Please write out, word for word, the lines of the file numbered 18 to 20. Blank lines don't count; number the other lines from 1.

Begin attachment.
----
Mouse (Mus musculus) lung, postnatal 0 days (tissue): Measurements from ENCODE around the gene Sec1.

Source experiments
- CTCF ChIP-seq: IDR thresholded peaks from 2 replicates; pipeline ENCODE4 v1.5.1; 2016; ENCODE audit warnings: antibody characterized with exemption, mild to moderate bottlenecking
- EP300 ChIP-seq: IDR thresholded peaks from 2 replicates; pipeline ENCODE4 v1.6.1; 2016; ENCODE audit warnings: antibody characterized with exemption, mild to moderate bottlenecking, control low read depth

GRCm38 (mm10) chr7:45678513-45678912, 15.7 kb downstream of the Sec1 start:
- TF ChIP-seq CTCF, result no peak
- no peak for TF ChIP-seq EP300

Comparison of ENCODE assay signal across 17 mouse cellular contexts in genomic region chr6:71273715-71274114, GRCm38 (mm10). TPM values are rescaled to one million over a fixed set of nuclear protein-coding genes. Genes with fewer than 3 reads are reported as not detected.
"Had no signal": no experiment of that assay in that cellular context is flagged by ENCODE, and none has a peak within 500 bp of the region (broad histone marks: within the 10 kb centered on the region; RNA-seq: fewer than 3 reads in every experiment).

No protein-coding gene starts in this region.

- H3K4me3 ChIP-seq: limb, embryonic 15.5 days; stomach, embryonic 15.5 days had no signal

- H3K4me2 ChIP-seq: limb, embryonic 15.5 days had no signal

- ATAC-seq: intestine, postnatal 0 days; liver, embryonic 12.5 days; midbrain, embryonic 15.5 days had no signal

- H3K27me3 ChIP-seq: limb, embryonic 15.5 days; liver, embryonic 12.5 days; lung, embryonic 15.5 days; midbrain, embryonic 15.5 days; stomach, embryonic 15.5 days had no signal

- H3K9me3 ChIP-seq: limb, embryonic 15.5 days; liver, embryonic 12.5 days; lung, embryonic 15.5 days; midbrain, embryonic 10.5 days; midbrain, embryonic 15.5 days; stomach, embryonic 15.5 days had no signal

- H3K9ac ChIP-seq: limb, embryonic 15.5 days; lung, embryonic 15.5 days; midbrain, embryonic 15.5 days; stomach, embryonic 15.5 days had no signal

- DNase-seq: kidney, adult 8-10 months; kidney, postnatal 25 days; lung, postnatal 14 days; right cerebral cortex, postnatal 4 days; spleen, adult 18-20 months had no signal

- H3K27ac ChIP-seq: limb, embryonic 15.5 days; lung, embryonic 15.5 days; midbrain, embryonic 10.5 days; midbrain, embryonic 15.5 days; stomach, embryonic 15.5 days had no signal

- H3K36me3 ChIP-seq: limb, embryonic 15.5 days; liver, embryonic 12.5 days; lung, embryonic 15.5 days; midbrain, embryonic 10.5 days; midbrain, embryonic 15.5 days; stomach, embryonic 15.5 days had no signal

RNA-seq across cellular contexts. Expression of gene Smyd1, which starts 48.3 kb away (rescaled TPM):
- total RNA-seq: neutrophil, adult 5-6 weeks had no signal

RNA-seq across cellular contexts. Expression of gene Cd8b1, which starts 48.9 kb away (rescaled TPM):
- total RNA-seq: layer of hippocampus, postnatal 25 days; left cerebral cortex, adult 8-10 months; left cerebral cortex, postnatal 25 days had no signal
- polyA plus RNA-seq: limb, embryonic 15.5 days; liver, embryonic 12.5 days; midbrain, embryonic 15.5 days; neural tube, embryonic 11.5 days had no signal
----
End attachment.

- H3K27ac ChIP-seq: limb, embryonic 15.5 days; lung, embryonic 15.5 days; midbrain, embryonic 10.5 days; midbrain, embryonic 15.5 days; stomach, embryonic 15.5 days had no signal

- H3K36me3 ChIP-seq: limb, embryonic 15.5 days; liver, embryonic 12.5 days; lung, embryonic 15.5 days; midbrain, embryonic 10.5 days; midbrain, embryonic 15.5 days; stomach, embryonic 15.5 days had no signal

RNA-seq across cellular contexts. Expression of gene Smyd1, which starts 48.3 kb away (rescaled TPM):